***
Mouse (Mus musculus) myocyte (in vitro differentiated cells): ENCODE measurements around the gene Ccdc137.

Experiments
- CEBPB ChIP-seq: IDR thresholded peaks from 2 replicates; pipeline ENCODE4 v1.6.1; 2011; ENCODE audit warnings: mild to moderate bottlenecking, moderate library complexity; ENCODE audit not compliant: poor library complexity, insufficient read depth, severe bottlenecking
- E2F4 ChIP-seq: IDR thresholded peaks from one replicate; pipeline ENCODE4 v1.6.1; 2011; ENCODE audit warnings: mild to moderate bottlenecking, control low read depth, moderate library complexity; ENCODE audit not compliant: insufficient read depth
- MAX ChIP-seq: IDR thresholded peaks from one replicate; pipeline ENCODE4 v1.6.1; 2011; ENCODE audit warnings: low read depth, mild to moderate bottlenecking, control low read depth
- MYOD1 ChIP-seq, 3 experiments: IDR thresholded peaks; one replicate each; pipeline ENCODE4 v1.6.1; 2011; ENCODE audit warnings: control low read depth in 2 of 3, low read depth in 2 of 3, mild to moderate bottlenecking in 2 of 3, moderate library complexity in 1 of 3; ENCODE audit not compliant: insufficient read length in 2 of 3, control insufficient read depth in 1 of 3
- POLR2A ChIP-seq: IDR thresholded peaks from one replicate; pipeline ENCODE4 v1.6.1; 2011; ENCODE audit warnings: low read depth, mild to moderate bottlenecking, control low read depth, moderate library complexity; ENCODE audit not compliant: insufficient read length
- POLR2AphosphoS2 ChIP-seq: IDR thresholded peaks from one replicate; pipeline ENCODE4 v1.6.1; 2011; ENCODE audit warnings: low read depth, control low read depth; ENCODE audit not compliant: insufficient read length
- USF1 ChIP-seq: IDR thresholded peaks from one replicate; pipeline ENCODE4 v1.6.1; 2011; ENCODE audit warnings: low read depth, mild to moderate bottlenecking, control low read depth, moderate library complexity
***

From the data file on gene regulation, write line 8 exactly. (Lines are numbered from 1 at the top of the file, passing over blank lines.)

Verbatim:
- POLR2AphosphoS2 ChIP-seq: IDR thresholded peaks from one replicate; pipeline ENCODE4 v1.6.1; 2011; ENCODE audit warnings: low read depth, control low read depth; ENCODE audit not compliant: insufficient read length